Japan has made a political lurch to the right as Liberal Democratic Party (LDP) won a landslide victory in a general election.
Early results suggest the conservative-leaning LDP, led by Shinzo Abe, won 293 out of the 480 seats in the country's lower house.
The result means Prime Minister Yoshihiko Noda's Democratic Party (DJP) have been ousted after just three years in power.
Mr Abe, 58 - who has already served as Prime Minister for a year between 2006 and 2007 - is seen as having a hawkish foreign policy and a radical economic agenda.
He characterised the win as more of a protest vote against the DPJ than a strong endorsement of his party.
"I think the results do not mean we have regained the public's trust 100%. Rather, they reflect 'no votes' to the DPJ's politics that stalled everything the past three years," he said.
"Now we are facing the test of how we can live up to the public's expectations, and we have to answer that question."
The win by his LDP Party is widely expected to produce a government with a hardline stance to tackle the ongoing territorial dispute with China.
Mr Abe has said he wants Japan to play a bigger role in global security. He has pledged to change the country's pacifist constitution signed after World War Two.
A new right-leaning government combined with changes to the constitution and growing nationalist movement within Japan could significantly increase tensions in East Asia.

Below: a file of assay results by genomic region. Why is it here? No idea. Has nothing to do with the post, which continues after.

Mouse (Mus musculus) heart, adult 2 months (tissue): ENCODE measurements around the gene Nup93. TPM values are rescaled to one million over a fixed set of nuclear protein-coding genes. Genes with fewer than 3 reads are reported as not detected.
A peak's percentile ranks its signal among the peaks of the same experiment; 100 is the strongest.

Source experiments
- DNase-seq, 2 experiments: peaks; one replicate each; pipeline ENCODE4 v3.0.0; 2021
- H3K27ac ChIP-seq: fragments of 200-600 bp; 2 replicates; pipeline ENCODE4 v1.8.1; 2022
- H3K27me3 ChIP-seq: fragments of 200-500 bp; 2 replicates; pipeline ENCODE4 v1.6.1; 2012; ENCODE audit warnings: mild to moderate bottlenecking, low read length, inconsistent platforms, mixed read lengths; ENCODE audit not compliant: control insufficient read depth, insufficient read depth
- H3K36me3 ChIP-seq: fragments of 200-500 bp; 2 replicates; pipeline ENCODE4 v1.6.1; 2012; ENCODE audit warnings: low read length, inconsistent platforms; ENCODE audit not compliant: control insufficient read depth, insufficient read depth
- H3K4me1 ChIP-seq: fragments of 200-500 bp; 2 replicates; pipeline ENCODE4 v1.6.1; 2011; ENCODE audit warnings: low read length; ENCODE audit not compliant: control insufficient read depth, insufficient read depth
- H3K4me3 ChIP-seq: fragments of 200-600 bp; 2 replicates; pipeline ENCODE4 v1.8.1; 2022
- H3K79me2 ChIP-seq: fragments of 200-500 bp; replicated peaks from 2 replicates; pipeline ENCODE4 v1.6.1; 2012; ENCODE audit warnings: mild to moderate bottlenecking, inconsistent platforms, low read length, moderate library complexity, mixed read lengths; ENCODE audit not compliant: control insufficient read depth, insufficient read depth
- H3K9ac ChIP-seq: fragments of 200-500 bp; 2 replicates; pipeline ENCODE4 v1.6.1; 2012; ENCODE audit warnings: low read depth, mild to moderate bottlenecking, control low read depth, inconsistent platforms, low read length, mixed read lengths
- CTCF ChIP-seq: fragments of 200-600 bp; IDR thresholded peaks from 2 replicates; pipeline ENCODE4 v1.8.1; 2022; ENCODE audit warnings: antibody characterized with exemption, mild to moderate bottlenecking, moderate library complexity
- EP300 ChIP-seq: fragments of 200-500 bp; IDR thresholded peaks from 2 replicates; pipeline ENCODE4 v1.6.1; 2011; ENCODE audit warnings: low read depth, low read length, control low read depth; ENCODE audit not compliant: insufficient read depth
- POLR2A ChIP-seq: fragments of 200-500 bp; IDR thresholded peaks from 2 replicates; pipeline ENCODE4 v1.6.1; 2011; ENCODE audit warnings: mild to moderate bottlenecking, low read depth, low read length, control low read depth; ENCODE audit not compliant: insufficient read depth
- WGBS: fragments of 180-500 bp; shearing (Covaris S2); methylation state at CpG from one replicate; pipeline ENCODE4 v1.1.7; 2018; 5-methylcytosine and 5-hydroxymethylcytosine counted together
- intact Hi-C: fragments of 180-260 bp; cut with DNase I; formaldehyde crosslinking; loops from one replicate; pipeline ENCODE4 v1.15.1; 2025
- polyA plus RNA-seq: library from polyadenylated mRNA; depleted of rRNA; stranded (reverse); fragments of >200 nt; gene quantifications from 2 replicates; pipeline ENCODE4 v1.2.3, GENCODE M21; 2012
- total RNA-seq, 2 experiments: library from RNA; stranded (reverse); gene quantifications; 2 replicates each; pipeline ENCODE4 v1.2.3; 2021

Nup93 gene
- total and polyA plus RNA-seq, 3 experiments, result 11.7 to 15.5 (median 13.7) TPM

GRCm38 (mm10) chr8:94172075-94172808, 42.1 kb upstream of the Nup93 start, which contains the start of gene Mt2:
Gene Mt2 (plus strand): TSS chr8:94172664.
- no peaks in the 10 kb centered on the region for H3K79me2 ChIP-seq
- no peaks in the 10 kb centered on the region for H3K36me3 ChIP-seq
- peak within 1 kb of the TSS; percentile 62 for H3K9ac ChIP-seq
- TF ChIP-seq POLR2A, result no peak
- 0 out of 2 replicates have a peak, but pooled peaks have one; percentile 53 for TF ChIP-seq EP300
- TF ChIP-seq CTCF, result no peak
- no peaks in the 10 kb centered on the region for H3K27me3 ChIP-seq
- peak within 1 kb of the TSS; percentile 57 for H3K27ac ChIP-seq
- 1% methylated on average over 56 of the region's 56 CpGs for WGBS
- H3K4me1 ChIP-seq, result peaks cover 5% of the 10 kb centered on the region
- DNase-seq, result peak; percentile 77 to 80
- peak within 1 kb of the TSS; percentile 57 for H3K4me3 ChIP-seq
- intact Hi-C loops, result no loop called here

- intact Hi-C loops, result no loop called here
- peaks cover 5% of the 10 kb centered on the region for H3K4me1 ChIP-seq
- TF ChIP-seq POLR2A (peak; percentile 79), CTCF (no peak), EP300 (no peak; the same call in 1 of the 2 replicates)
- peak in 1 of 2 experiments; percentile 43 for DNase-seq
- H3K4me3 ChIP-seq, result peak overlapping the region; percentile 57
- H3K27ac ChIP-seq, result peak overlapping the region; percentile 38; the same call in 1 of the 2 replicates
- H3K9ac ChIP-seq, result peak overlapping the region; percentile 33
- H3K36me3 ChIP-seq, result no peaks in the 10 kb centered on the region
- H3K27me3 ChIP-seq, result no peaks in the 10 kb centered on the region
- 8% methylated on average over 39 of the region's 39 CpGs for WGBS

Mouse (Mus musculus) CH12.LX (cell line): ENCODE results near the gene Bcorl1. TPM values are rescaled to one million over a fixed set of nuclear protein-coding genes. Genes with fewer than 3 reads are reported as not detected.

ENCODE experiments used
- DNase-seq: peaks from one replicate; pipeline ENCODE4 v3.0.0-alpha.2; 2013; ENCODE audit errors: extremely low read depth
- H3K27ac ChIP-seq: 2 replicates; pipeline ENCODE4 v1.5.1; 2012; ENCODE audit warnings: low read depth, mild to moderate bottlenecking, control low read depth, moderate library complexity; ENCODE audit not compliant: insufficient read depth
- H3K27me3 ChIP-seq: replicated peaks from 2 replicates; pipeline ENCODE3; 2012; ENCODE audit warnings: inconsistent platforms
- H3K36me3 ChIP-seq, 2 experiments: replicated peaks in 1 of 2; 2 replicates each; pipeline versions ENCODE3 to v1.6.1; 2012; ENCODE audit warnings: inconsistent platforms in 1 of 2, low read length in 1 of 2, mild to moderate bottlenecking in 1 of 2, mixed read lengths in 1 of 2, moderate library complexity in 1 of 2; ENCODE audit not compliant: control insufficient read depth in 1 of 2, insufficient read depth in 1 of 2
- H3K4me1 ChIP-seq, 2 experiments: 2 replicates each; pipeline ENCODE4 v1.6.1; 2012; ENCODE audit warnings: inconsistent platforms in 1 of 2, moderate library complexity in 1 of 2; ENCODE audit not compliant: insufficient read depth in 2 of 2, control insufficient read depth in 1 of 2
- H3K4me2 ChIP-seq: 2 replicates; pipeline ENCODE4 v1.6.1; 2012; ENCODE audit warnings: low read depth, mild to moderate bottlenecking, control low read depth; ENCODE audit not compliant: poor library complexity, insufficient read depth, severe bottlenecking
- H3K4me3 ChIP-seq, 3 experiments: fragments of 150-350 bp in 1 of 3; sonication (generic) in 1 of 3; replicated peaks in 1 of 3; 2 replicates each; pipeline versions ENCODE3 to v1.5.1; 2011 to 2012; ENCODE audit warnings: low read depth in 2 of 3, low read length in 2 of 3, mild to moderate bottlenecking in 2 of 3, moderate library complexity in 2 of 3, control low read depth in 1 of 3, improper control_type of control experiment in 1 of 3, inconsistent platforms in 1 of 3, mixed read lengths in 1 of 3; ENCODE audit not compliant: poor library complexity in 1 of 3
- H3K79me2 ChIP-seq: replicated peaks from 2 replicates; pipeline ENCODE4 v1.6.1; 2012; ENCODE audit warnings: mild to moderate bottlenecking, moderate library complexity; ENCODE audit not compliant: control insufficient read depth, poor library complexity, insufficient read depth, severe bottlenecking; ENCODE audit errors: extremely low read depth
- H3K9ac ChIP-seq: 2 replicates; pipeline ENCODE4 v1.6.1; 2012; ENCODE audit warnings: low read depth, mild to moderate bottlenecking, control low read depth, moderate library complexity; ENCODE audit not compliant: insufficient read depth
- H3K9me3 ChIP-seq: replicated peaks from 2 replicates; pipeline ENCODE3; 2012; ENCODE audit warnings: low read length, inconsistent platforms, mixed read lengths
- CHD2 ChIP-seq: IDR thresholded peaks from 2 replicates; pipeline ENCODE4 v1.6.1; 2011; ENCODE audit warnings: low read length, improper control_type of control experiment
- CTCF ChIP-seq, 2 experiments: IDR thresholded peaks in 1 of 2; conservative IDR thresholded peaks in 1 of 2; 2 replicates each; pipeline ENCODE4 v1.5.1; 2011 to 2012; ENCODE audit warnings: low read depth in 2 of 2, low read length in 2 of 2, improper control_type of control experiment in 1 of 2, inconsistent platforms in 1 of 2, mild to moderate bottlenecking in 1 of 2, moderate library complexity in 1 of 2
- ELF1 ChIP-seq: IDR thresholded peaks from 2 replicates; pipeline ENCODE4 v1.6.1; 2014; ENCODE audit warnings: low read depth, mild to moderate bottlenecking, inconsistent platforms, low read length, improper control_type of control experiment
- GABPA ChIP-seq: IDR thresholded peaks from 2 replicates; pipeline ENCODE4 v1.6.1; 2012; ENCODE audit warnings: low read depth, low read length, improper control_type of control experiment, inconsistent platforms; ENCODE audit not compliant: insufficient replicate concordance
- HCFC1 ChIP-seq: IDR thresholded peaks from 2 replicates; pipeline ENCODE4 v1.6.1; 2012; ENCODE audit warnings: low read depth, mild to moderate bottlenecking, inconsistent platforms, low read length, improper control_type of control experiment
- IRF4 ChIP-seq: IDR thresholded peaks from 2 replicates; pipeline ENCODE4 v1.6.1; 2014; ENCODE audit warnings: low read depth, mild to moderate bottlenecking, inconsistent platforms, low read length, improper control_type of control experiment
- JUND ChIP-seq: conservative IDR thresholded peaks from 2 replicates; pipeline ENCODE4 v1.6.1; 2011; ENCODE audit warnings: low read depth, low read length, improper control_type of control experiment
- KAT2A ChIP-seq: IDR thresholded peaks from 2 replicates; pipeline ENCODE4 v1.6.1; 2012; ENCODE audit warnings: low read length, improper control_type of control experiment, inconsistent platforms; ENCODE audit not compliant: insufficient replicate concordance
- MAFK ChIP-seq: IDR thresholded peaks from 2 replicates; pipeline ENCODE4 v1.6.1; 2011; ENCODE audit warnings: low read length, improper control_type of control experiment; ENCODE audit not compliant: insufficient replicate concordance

"We must strengthen our alliance with the US and also improve relations with China, with a strong determination that is no change in the fact the Senkaku islands are our territory," Mr Abe said after the victory.
China and Japan, who have a historically hostile relationship, both claim a group of uninhabited islands in the East China Sea. Beijing calls them the Diaoyu Islands and Tokyo refers to them as the Senkaku Islands.
China's claim had been dormant until the Japanese Government bought the islands from an individual who owned them earlier this year.
Last week, Japan scrambled fighter jets to the skies above the islands after a Chinese surveillance plane was spotted in air-space deemed by Tokyo to be Japanese.
Fixing Japan's economy will be the biggest domestic challenge for the incoming government. Mr Abe's policy is for 'unlimited' monetary easing and big spending on public projects.
Japan could be about to enter its fourth recession since 2000 and has a public debt twice the size of its Gross Domestic Product (GDP).
Some of Japan's most famous brands like Sony and Sharp are struggling in the face of competition from rivals in China and South Korea. Their woes are compounded by a strong yen, which has forced the price of their products in foreign markets up considerably.
Mr Abe's party also has a pro-nuclear energy policy despite last year's disaster at the Fukushima nuclear power station.